Even though one may be separated from one's family and have little awareness of ancestry, I encourage people to find ways to contact "The Ancestors" at holiday times. Some practical suggestions: Place old photos on an altar or in a seat of honor. Talk to elders by visiting nursing homes or simply saying hello to an older person on the street. Adopt a living elder into your life, or adopt a deceased ancestor ("yours" or not) by visiting a local cemetery. Prepare traditional foods from your cultural background and offer a small portion to the ancestors. Make other appropriate sacrifices in honor of those who came before you.
Attention to "The Ancestors" helps provide context for our lives in a world that can often feel disconnected and without context.
Spending time with others
Songwriter Mary Chapin Carpenter sings, "We have two lives - the ones we're given and the ones we make." For many of us, the families we were born into do not fully meet the needs of our souls. It becomes our responsibility to shape our lives so that the soul is more properly attended. This may require creating a "family" that works for us. Gather around yourself friends that feel like family or get yourself "adopted" into a family that you admire. If you know that you tend to experience loneliness around holidays, then get yourself invited, well in advance, to spend time with others. Better yet, throw your own party and invite others who may also feel misfit. Loneliness and envy needn't pain us. We can learn to listen to these feelings as messages from the soul that let us know what it most desires.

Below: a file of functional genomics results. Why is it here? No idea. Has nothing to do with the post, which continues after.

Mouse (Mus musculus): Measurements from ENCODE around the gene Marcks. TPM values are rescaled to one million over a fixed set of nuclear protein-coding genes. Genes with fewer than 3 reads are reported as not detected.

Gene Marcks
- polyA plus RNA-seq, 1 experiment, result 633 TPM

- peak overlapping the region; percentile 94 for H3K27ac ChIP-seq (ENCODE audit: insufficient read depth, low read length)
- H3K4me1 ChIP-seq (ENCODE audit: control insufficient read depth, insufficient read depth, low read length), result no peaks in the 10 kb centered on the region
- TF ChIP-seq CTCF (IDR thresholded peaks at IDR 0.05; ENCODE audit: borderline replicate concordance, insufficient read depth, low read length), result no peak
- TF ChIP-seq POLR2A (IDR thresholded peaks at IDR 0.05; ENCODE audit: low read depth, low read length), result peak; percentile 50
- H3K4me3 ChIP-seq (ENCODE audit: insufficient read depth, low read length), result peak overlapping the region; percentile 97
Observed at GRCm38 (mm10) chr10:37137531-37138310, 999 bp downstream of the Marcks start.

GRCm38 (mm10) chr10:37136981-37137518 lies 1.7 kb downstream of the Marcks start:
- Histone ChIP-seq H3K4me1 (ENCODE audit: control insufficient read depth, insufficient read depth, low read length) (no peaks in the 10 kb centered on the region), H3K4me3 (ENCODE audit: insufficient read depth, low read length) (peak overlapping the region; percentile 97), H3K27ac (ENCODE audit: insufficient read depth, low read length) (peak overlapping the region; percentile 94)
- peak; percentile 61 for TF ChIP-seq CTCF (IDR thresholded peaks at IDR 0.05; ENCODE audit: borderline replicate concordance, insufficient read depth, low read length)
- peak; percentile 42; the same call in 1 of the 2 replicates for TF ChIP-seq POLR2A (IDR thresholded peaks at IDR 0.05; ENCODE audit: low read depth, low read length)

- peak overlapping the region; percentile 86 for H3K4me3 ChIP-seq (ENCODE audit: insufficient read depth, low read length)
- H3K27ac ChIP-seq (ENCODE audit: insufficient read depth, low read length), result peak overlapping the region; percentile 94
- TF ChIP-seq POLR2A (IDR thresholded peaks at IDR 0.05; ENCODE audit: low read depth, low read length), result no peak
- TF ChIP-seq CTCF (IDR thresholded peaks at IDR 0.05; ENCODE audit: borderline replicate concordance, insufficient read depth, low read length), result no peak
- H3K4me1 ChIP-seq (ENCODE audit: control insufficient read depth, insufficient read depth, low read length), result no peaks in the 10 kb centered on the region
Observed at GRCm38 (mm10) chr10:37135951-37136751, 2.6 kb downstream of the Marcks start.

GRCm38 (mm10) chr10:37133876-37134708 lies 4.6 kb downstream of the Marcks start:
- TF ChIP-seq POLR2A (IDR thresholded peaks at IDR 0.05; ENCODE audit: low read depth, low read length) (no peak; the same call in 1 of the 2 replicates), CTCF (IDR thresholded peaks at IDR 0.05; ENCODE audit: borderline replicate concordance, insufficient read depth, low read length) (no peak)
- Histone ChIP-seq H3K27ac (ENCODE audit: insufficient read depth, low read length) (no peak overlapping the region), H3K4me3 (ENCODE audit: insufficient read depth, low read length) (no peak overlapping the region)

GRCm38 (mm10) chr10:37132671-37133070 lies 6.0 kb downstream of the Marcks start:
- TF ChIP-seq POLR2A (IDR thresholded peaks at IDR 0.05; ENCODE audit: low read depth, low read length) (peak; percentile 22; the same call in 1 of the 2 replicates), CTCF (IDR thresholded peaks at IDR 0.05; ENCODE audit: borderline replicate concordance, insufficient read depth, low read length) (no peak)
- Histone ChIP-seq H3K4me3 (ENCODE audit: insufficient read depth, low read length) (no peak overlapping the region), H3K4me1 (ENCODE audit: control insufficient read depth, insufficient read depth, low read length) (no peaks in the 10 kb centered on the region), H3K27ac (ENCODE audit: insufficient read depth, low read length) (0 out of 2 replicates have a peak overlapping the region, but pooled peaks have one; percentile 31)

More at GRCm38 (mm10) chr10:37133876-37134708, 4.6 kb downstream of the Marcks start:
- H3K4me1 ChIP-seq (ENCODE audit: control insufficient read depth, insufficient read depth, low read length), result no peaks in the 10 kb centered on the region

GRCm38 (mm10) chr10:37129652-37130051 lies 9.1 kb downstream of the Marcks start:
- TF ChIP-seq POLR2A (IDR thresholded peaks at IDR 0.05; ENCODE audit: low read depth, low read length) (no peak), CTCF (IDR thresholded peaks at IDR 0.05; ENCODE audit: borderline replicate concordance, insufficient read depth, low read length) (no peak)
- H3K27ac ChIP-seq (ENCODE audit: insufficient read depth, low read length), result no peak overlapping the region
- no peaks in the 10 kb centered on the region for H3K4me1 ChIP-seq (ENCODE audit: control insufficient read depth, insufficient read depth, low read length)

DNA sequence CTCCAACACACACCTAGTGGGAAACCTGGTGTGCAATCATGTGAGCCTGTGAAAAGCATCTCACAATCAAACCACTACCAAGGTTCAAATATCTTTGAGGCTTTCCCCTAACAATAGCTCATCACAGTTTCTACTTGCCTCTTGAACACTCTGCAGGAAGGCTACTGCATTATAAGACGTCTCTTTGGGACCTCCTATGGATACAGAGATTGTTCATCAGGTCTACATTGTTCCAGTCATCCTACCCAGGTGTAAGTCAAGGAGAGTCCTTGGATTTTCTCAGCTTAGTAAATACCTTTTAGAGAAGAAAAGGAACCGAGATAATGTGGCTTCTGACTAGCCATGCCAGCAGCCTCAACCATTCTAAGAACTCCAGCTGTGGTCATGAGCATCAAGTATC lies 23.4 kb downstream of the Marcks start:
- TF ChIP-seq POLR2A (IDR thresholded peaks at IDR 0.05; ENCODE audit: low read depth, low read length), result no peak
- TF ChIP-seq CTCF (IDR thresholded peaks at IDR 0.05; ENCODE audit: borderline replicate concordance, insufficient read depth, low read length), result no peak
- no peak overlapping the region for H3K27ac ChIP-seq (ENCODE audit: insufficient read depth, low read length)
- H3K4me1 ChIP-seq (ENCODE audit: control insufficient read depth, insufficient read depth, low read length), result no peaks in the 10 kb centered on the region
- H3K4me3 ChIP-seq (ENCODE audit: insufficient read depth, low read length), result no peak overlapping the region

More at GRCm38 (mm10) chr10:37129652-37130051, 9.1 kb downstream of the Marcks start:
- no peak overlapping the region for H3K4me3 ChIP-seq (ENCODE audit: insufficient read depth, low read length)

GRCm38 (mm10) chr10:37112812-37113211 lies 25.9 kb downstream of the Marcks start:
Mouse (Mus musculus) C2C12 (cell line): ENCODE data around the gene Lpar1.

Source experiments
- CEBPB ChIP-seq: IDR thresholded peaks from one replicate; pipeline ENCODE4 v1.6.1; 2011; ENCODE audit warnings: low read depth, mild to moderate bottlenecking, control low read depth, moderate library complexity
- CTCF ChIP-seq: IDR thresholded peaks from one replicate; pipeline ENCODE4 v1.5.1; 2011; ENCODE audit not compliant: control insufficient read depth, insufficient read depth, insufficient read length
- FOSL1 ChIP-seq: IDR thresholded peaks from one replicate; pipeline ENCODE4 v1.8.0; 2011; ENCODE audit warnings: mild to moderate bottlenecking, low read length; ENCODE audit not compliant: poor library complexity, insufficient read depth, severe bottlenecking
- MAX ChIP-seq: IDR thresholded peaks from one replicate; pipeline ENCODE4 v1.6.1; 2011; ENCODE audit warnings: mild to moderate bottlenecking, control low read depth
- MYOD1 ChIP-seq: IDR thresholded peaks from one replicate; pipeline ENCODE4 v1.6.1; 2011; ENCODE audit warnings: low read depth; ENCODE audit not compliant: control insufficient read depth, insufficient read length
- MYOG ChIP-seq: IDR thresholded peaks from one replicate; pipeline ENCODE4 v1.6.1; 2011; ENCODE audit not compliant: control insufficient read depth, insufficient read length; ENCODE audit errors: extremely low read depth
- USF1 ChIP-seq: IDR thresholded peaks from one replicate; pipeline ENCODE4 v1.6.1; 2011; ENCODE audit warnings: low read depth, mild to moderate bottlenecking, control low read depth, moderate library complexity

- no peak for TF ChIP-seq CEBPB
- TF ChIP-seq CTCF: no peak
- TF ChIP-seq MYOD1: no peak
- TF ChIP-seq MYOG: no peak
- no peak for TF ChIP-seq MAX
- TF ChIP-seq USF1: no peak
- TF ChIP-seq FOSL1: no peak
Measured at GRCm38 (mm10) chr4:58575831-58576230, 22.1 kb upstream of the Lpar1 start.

Gather around yourself friends that feel like family or get yourself "adopted" into a family that you admire.
You may need to give yourself full permission to not celebrate a holiday. This is equally important. The soul is also cared for when we give ourselves permission to retreat from the societal and commercial frenzy. However, if you do choose to spend time with relatives, here are a few tips that may make the experience more satisfying:
(a) Spend as much one-to-one time with family members as possible. Groups get crazy, as a rule.
(b) Give yourself permission to leave any situation that doesn't feel sufficiently nurturing. Airline reservations can be cancelled and rescheduled.
(c) Give yourself permission to say "no." Set limits that keep you safe and sane.
(d) Give yourself permission to say "yes." People and situations do change sometimes!
(e) Resign and accept situations and people. Things may never be as you'd like them to be in your family. Experiment with enjoying them for who they really are. Allow yourself to be appreciated for who you really are.
(f) Talk to and support your inner child throughout your visit. Give your child-self the kind of holiday it wants or needs.
The last time I was in Rhode Island, I learned that Norman Carol had died. Alcoholic or not, he was my Santa Claus and I visited his grave to pay my last respects. I left a small offering of food and a few salty tears. Mr. Carol had become one of my "ancestors," although Santa Claus lives on in my child's heart. This autumn I will visit the small village of my childhood. I will choose to see some relatives and not others. I will protect the child and care for the needs of my soul.
Paul Fedorowicz, M.A. is a Jungian-oriented psychotherapist and a certified yoga therapist in Seattle with special interests in dreams, creative process, spiritual growth, and rites of passage. He has over 12 years' experience working with depression, anxiety, grief and loss, trauma recovery, and family-of-origin issues. Paul works with individuals, couples, and groups at his private practice office in Fremont. (206) 633-1323.